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David Hume (review)

From: Hume Studies
Volume 36, Number 2, 2010
pp. 240-242 | 10.1353/hms.2010.0017

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In this book Professor Berry concisely and convincingly demonstrates two points: the various reasons “why Hume’s thought has indeed been frequently read as a contributor to or progenitor of conservatism” (154), and why the author nonetheless disagrees with this assessment. According to Berry, to identify some—or in fact many—elements or strains of conservative thoughts in Hume’s writings is one thing and to classify him as a conservative thinker another. Berry picks up four major themes of analysis: Hume’s theories of causation and of justice, his economic thought, and his remarks on superstition. Rather than constituting distinct elements of the philosopher’s thought, these strands are seen as closely intertwined. As for the first two, Berry argues that Hume’s theories of causation and justice are solidly founded upon his emphasis on custom and habit, and he perceives here “the clear connection between Hume’s epistemology and his political and moral philosophy” (43). Despite accepting this, Berry claims that overall Hume is not a conservative philosopher. The focal point of Berry’s argument is Hume’s criticism of superstition: he contends that Hume’s term ‘superstition’ has a wider sense, indicating bad customs. This means that, despite his emphasis on custom and habit in epistemology and politics, Hume neither accepts nor justifies every historically well established custom. For example, he criticizes many mercantilist laws (such as usury and sumptuary laws), which according to Berry’s reading, can be regarded as based on a kind of economic superstition. On this point, Hume can be more easily depicted as a liberal rather than a conservative thinker.

Precisely because of the book’s close focus on the issue of Hume’s alleged conservatism, the question “What, then, is Hume?” is discussed only in negative ways. Berry demonstrates his sympathy for J. B. Stuart’s interpretation of Hume as a liberal, but, as both admit, Hume is clearly not a liberal in terms of adopting a rights-based philosophy (48–49, 98). If Hume is considered to be a liberal, therefore, the issue remains of what kind of liberal he is. Although such an investigation might be inappropriate given the nature of this series, readers might still wish that Berry had addressed the issue more clearly.

The extent to which some elements of the philosophy that Berry depicts are peculiar to Hume is not clear. Although Hume’s writings contain the harshest criticisms of religious superstition among Scottish Enlightenment thinkers, he shared his basic stance with many of his friends. Hume’s criticism of superstition, that is bad customs, should therefore be re-grounded in the context of the Scottish Enlightenment. Moreover, Berry never indicates whether he believes that Hume’s views on good customs or manners were nothing but eighteenth-century prejudices, as McIntyre says in After Virtue (University of Notre Dame Press, 1985, p. 231). If they were not the prejudices of a particular time but more universal, how can we distinguish Hume’s emphasis on pain and pleasure in his moral theory and his criteria of good manners from those of, say, Jeremy Bentham?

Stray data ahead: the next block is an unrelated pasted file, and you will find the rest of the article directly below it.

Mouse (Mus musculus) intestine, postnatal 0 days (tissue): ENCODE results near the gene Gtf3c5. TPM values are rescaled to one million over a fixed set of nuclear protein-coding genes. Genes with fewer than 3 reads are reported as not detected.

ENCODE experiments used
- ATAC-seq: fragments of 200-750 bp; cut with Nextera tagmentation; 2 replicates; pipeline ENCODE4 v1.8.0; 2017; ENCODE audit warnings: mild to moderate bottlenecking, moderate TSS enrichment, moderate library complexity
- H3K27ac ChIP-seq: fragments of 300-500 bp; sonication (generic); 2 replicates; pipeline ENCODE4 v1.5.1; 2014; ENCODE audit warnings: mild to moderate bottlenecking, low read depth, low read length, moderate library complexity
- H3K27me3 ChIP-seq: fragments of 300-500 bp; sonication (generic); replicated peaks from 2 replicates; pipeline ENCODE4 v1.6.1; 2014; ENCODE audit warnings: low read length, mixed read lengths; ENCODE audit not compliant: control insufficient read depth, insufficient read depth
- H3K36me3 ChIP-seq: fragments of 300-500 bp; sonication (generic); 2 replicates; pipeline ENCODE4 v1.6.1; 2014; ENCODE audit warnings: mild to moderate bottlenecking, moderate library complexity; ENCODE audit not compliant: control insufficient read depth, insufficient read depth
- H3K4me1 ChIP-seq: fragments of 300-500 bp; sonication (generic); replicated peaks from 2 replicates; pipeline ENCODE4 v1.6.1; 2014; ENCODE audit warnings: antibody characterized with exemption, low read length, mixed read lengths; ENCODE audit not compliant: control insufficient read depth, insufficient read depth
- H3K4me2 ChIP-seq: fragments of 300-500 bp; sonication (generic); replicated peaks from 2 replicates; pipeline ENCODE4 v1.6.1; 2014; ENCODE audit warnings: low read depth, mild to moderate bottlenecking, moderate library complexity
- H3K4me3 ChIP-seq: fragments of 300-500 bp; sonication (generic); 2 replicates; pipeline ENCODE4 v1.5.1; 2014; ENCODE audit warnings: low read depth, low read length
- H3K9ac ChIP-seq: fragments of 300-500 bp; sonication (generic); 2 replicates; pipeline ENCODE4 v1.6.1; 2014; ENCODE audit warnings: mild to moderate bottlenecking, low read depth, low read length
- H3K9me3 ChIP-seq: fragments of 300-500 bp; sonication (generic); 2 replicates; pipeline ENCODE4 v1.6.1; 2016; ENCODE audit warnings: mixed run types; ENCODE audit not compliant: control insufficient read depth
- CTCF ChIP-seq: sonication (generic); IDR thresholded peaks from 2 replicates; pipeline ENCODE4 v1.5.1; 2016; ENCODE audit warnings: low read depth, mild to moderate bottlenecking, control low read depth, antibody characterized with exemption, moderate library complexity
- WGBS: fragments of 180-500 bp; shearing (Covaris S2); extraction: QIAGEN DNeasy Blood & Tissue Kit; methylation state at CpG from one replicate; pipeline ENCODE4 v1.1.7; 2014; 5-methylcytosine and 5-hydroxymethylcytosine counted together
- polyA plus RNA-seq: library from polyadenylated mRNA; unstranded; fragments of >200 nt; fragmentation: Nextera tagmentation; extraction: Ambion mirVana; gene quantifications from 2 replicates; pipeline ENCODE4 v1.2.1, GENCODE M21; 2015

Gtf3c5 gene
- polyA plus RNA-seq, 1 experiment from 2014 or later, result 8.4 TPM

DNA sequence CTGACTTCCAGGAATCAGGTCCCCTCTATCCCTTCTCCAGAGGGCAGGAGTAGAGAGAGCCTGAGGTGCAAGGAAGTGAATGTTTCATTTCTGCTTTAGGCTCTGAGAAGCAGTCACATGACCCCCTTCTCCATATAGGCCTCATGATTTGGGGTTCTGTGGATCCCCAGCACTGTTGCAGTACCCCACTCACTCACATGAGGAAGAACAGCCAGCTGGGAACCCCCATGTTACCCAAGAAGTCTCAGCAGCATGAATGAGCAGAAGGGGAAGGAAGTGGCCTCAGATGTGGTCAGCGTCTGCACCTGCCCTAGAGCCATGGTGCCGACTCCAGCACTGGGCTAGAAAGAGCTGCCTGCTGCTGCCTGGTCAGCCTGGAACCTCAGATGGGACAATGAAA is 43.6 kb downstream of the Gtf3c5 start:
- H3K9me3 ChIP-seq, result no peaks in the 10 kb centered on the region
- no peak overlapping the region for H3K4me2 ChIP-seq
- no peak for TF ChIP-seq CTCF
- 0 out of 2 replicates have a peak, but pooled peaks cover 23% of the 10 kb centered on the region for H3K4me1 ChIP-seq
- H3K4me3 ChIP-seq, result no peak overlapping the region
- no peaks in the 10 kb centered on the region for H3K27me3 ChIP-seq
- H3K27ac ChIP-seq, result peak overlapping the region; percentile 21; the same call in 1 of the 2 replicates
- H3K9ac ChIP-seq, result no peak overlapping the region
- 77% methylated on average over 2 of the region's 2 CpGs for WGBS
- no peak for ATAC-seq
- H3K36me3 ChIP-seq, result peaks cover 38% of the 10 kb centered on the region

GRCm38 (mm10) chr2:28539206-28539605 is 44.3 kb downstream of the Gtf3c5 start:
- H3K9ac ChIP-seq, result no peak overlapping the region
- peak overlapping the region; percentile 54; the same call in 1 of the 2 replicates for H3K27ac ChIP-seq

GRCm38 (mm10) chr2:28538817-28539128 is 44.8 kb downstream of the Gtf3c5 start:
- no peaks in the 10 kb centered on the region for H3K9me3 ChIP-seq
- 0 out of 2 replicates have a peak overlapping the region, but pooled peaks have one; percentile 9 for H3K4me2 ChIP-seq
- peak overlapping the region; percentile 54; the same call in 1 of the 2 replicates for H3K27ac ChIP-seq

I would suggest some alternative strategies to refute or challenge the common depiction of Hume as a conservative. One is to question the theoretical framework behind our own understanding of Hume’s thought. The connection between Hume’s skeptical understanding of causation in epistemology and his (allegedly) conservative politics has been reiterated since the nineteenth century. Furthermore, scholars have consistently linked Hume’s liberalistic defense of commerce to his theory of justice. As Berry claims, this packaging of Hume’s various strands of thought has been justified by what Hayek calls the theory of spontaneous order. This theory explains and justifies Hume’s claims about the superiority of unintended social institutions produced by self-interested individuals over those based on human rational design. For Hayek, the epitome of the former is the free-market economy, while the latter category includes the idea of a planned economy and models based upon the theory of social contract. Despite Berry’s cautious qualifications, his treatment of the central themes in this book follows Hayek’s precedent in amalgamating various elements of Hume’s thought. Although I...



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